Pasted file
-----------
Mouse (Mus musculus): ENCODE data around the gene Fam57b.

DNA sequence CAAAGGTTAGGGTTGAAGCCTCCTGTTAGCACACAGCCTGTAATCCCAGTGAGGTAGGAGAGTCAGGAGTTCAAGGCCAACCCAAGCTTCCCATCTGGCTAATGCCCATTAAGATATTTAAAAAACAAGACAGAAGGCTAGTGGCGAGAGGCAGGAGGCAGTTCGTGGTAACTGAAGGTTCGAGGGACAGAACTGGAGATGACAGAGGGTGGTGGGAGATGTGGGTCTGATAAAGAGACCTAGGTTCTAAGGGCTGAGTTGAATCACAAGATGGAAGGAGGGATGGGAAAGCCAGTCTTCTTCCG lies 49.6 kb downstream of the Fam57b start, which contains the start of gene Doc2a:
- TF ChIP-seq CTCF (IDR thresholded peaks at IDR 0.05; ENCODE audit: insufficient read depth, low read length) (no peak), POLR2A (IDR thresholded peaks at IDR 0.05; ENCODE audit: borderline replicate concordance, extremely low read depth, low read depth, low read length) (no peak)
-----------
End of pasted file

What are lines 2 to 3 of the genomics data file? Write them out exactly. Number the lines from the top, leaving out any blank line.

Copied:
DNA sequence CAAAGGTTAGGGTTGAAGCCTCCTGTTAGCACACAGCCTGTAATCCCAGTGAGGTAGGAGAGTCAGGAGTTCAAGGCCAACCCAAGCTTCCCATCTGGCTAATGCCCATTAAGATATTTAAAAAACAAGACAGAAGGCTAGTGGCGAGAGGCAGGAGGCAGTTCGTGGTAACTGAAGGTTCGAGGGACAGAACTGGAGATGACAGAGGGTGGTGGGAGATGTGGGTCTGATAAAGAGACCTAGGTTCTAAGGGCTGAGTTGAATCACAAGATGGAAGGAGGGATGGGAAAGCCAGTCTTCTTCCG lies 49.6 kb downstream of the Fam57b start, which contains the start of gene Doc2a:
- TF ChIP-seq CTCF (IDR thresholded peaks at IDR 0.05; ENCODE audit: insufficient read depth, low read length) (no peak), POLR2A (IDR thresholded peaks at IDR 0.05; ENCODE audit: borderline replicate concordance, extremely low read depth, low read depth, low read length) (no peak)